I then took a vow before God; that if I had admission into university (there were only three universities in West Africa then – Fourah Bay, Ibadan and Legon), if I had a scholarship, two of things were impossible those days, if God gave me those things, I would give up something I cherish very much; drinking and smoking. And in 1959 the miracle happened.

I appeared for a scholarship interview and got a scholarship. God had played his part, so it was now my turn. So when I got to Freetown in September 1959, I reminded myself that I took a vow. But I joined the ‘bad’ guys groups – September, October, November and December. On December 31 – I was 30 then – I made a public pronouncement at an assembly; “this is the last day I am taking alcohol, this is the last cigarette I am going to smoke.”

Everybody cheered. Of course, they thought it was a joke. Mr. Athanasius Kome; who was providing these things, thought it was a joke. A day passed, a week passed. A month! And Kome called me and said, “Abel, you mean you are really serious?” I said it was a vow I took with God. That is how I gave up smoking and drinking. By the time I came back after five years I was looking younger than when I went. And I have kept away from those things.

Second, I do a lot of exercise; I am always on the road. Thirdly, I eat wisely meaning that I don’t eat too much. I avoid a lot of carbohydrates. You don’t fill your belly with cocoyams because the next moment you are going to pass them out. I have a menu where everything has its place. I remember abolishing corn-chaff when I took over in Kumba; the students were feeding on it everyday. I abolished cocoyams and Chief Ntoko was very angry with me.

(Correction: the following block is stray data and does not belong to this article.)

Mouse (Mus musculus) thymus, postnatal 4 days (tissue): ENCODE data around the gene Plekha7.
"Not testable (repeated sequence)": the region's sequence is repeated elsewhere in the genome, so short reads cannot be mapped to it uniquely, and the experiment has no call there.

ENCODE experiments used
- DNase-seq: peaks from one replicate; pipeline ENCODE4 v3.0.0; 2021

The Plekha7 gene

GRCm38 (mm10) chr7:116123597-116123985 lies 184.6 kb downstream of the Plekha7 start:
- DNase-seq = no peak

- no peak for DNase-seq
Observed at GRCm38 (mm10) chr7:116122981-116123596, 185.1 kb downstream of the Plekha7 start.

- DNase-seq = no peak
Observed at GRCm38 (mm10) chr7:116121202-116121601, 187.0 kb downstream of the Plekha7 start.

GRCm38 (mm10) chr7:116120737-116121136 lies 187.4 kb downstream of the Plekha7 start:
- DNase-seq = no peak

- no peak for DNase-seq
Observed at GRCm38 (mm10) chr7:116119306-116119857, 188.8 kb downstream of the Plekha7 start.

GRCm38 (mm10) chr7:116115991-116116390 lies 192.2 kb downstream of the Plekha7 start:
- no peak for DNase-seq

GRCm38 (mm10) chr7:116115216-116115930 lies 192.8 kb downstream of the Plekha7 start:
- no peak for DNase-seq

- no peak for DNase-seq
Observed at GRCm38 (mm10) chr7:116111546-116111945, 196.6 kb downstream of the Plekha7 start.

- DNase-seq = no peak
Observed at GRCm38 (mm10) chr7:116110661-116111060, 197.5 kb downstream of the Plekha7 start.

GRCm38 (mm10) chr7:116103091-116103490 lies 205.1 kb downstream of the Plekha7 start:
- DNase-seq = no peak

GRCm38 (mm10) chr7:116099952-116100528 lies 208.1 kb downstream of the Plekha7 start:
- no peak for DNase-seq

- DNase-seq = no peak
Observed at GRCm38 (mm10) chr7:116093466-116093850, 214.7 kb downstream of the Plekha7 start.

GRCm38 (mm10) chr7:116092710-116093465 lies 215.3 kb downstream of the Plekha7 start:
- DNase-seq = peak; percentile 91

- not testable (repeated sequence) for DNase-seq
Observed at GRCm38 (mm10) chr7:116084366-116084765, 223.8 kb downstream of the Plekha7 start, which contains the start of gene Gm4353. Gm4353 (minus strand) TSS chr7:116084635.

Fourthly, there is God’s blessing because my class that passed out in 1949, there are only three of us alive – the famous Morris Ambeno; he was older, Sylvester Dio is in Sokolo. When I examine the teachers who taught in Bali, I am the last Basel Mission teacher. I have a lot of old-age problems but I am happy with them; I have eye problems but I see.

Sumbele had not much for sloppiness. Sternness was his joy. When he came back from Britain at the end of 1976, the Cameroon GCE Board started in 1977; “that is when I got on board there.

When I joined the GCE Board, I had an argument with Ndam Njoya over the marking of the GCE when he was Minister of Education. I wrote a memorandum that when we were starting the GCE, it should be marked in the Northwest and the Southwest; Bamenda and Buea, because they were the centres; with one or two in East Cameroon and that anybody who was going to be involved in the GCE should be people of known integrity and honesty.

For example, those who had changed their ages should not be involved because they were dishonest. Such things I put down and the Minister was very unhappy about it especially as I had not put down my own name for marking GCE. I said those who are teaching should be those who are marking and I had not taught for two years.”


Sumbele loved to be at the wheel of humility. I remember a parent came to meet me “to honour people like me who know everything”. And told him, Papa, you are mistaken. The days are gone when one man knew everything. Your son whom you are looking down upon knows things that I don’t know.